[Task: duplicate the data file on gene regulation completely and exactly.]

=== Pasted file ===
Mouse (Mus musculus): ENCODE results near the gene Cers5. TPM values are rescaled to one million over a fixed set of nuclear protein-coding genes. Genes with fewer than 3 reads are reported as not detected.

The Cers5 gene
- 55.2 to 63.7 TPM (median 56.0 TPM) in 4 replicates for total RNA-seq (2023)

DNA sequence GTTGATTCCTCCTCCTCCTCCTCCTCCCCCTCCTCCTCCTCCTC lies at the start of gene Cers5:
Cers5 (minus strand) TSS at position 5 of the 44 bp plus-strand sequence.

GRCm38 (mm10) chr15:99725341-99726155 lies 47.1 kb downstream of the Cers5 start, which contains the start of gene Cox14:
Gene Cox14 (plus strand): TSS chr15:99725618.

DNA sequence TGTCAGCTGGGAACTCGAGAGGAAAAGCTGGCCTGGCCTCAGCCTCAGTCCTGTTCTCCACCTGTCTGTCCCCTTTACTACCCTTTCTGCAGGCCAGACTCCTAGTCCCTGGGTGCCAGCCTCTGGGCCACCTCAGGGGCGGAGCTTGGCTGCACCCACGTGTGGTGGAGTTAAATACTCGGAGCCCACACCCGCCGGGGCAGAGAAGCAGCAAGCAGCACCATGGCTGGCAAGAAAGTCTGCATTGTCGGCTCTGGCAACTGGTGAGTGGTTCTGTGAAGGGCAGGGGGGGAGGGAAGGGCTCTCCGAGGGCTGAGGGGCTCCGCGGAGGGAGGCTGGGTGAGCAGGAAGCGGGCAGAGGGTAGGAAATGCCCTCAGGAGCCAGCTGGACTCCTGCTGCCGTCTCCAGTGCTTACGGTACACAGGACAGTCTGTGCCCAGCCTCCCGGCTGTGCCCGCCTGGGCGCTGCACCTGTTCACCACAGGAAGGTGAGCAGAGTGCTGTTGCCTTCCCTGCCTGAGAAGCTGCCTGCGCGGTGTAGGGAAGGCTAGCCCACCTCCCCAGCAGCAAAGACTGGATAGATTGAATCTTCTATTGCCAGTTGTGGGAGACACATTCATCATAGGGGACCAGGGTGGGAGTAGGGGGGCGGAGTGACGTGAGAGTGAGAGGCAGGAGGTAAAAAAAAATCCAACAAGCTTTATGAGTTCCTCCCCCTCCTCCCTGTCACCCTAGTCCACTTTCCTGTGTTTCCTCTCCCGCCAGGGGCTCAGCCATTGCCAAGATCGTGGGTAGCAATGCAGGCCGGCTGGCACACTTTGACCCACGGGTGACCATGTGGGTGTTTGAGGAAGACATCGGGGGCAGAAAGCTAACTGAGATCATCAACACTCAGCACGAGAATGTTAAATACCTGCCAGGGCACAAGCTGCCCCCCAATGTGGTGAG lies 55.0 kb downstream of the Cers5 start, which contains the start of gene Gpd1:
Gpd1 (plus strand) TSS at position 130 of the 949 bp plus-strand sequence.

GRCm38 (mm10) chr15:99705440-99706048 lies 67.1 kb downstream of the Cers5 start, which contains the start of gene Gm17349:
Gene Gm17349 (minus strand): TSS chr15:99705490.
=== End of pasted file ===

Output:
Mouse (Mus musculus): ENCODE results near the gene Cers5. TPM values are rescaled to one million over a fixed set of nuclear protein-coding genes. Genes with fewer than 3 reads are reported as not detected.

The Cers5 gene
- 55.2 to 63.7 TPM (median 56.0 TPM) in 4 replicates for total RNA-seq (2023)

DNA sequence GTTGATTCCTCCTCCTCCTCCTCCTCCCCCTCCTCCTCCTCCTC lies at the start of gene Cers5:
Cers5 (minus strand) TSS at position 5 of the 44 bp plus-strand sequence.

GRCm38 (mm10) chr15:99725341-99726155 lies 47.1 kb downstream of the Cers5 start, which contains the start of gene Cox14:
Gene Cox14 (plus strand): TSS chr15:99725618.

DNA sequence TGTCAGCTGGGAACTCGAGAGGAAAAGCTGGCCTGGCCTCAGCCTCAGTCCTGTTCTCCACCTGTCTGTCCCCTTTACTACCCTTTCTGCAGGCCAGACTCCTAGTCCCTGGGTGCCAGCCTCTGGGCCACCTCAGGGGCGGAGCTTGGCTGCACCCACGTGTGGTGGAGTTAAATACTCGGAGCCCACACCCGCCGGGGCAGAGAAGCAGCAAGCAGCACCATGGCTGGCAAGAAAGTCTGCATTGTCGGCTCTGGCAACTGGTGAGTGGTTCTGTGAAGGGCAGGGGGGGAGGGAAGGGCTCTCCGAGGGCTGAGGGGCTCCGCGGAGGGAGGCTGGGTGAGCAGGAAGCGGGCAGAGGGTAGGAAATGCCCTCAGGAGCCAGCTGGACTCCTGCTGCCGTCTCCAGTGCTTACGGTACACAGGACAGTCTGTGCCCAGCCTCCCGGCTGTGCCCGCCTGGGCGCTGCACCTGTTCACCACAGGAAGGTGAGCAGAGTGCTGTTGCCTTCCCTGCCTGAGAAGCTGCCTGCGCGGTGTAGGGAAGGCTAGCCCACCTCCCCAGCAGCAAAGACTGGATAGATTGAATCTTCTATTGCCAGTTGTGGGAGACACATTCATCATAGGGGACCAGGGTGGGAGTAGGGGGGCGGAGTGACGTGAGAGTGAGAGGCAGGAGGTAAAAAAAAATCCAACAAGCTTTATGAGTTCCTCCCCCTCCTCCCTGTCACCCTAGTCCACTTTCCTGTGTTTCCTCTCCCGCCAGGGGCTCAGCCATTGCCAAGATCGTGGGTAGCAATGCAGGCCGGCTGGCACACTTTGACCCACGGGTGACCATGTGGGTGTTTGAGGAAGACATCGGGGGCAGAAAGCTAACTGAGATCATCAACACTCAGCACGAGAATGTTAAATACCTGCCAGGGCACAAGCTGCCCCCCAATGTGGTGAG lies 55.0 kb downstream of the Cers5 start, which contains the start of gene Gpd1:
Gpd1 (plus strand) TSS at position 130 of the 949 bp plus-strand sequence.

GRCm38 (mm10) chr15:99705440-99706048 lies 67.1 kb downstream of the Cers5 start, which contains the start of gene Gm17349:
Gene Gm17349 (minus strand): TSS chr15:99705490.